My friend Zenon and I drove down to Lethbridge on Saturday to catch Bob Dylan and his band. Lethbridge is a small Canadian city located in southern Alberta. It’s the heartland, actually, a small, tiny, sensible and scrubbed clean city in the heart of the Bible belt. Hardly the kind of place that you would expect to catch Mr. Dylan and friends, but if we have learned one thing about Bob Dylan over the decades, surely it is that we never know quite what to expect from him.
This was the third time I’ve seen Bob Dylan in concert, going back a mere ten years ago when I saw him in Calgary with my friend and long time Dylan fan Bob White. (I say “mere” because this is just a sliver of the time that Dylan has been playing and performing. But you know that. In fact, a guy in the row ahead of us on Saturday was seeing him for the 24th time going back many many years!)
I guess the general impression out there is that while Bob Dylan may be one of the great poets and songwriters of our era, as a performer he has the reputation of being “uneven,” to be generous; remote, detached, disengaged, even cold are adjectives one hears typically used to describe a Dylan performance.
Well, maybe it’s something about the air in Lethbridge, or maybe he’s simply more comfortable in a smaller venue (he’s playing enough of them these days – the show in Lethbridge came a day after a show in Lloyminster, en route to Cranbrook, BC). Because say what you will, this was a very generous and even charismatic performance we witnessed on Saturday evening.
Zenon and I were sitting close enough to appreciate the real connection between Dylan and his band and the audience, especially when some of the audience broke the barrier and stood on the floor at the front of the stage. There was a constant connection from that point on, and we really came away from the experience feeling we somehow had had the chance to get to know Bob Dylan, especially his very sly yet ingratiating sense of humor. To say that at times that he was vamping for us is hardly an exaggeration.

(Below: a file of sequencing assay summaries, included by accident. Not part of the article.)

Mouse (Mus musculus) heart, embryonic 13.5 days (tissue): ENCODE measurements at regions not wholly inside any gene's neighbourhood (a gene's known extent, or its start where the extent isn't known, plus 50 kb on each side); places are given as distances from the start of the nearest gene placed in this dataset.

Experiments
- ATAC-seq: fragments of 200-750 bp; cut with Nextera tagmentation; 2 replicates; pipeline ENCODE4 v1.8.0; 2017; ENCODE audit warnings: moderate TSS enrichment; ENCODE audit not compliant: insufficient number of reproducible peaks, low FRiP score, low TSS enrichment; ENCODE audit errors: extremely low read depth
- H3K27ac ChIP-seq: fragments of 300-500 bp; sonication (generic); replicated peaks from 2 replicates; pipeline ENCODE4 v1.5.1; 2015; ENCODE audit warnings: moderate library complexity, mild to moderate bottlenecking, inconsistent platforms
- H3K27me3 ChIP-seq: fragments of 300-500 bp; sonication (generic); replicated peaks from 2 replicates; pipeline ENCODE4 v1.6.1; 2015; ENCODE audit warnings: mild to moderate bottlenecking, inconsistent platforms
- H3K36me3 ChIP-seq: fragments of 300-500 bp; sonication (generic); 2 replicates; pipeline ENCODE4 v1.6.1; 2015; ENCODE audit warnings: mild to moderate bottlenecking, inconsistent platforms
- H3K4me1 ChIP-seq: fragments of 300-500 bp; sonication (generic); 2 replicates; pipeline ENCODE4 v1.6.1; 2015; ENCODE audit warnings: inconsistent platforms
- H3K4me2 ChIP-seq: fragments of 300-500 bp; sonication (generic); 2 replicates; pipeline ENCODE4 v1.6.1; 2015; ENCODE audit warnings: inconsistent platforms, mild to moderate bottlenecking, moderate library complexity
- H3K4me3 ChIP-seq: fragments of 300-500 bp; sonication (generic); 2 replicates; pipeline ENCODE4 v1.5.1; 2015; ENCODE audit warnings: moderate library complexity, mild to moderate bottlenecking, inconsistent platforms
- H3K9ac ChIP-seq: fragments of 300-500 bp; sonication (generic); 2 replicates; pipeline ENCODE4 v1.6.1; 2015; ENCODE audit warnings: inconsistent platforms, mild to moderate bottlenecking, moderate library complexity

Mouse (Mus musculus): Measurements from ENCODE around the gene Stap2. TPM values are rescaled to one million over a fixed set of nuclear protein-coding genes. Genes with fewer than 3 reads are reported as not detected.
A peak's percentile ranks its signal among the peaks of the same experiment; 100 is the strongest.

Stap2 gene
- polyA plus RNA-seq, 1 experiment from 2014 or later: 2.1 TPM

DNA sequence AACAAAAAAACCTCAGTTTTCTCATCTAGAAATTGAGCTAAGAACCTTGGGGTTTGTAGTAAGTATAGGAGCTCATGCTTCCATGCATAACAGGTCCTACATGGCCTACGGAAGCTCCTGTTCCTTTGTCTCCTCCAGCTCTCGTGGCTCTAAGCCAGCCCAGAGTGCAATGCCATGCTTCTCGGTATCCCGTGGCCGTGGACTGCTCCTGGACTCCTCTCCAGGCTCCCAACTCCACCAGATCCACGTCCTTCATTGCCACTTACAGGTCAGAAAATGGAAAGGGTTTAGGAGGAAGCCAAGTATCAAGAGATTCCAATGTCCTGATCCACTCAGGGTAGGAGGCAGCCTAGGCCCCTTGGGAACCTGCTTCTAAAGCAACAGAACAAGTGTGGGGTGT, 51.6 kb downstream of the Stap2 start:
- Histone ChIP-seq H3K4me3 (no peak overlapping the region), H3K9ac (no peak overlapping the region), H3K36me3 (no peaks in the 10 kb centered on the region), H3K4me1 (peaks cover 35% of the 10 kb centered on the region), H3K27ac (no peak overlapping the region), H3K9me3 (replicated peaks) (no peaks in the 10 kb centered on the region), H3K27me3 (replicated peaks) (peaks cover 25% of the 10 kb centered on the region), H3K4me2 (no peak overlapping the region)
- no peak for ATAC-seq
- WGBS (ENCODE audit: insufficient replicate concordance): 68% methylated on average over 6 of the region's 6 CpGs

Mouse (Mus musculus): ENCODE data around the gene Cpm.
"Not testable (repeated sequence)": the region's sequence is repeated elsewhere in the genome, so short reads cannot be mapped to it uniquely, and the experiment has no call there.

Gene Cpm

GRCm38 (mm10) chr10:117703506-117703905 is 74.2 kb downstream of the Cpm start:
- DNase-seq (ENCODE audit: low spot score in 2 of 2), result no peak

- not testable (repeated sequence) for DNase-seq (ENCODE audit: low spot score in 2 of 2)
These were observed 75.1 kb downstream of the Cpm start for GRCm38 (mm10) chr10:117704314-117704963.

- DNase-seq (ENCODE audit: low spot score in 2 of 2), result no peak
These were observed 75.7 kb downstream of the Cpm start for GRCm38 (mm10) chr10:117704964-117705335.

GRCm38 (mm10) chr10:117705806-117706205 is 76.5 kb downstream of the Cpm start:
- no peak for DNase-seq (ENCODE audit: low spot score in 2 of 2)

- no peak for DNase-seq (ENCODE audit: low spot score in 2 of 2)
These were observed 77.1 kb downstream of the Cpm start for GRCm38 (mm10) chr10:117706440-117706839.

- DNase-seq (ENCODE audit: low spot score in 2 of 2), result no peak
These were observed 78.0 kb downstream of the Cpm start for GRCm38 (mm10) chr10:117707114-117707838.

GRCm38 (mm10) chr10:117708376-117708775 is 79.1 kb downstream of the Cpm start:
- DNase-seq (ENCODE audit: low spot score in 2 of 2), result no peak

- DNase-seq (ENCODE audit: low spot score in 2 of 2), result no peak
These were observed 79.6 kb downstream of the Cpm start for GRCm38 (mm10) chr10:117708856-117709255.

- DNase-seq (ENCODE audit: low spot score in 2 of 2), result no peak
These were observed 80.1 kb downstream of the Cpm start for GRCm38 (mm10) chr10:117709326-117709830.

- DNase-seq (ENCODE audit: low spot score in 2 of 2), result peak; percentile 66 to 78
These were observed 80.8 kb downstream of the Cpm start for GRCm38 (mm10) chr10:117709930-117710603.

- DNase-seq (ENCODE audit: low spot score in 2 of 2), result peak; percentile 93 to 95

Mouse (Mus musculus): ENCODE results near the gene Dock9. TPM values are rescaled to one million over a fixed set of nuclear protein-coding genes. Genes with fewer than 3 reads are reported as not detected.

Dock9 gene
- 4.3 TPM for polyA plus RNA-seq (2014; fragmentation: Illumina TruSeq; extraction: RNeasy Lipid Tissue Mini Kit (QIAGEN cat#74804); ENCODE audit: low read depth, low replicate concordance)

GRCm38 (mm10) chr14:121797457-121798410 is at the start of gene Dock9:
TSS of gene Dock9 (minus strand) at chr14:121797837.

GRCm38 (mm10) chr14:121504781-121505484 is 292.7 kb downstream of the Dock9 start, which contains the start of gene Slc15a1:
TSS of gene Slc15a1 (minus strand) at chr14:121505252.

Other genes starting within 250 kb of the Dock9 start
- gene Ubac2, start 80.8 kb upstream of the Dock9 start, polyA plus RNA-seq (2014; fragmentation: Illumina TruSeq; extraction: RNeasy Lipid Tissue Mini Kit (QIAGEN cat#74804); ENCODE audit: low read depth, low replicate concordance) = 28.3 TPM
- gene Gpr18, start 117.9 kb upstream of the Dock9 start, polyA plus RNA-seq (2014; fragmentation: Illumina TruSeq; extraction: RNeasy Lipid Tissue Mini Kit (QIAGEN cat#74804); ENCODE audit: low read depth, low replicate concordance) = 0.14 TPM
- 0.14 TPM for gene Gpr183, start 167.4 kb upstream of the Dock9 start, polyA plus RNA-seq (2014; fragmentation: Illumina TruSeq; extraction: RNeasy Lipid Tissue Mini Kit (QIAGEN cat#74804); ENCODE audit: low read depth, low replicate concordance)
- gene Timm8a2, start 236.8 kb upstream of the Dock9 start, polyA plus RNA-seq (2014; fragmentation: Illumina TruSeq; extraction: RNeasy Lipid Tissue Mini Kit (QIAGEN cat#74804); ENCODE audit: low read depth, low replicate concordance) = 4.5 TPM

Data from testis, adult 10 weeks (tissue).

My friend Zenon, who is a disc jockey for a rock station (Q107 in Calgary), pointed out that some bands (ie The Rolling Stones) really stop moving forward at some point and start becoming cover bands for themselves. Easy enough to do when you have so many hits. I would assume that most people just want to hear their hits the same way they have been hearing them for decades now. Change is never good, in such a case.
Yet Bob Dylan is known for constantly tinkering with his own songs, some of them which are essentially the anthems of a generation, as they say. In fact, in concert, it can take a minute or so until you realize that the song you are listening to is actually something as iconic as “Blowin’ in the Wind.” The words give it away, but not the melody or in some cases even the rhythm. It’s all been made over again. It’s all now new. And if you can go with the fact that an artist would alter his own work, even when that work is an acknowledged masterpiece, then a Bob Dylan concert is the best place in the world to be.
If you can’t go with it, and want him to keep repeating the same old thing yet again, you might as well stay at home and play the disc. Or the vinyl if you have it. And you probably do.
Just don’t go to his concert hoping that he hasn’t moved on, because he has. I’m sharing a video at the end of this post to give a sense how one of his great songs has evolved over the years. It’s probably morphed many times since this was recorded. Why not? It’s his own damned song.
I admire him for it, for this restlessness. This was one of the best, and not to damn with faint praise, but most interesting concerts I have been to in a long time. Dylan was on and charming and the band was great. And in Lethbridge, no less!
What more could you ask for?
Thanks for reading . . . .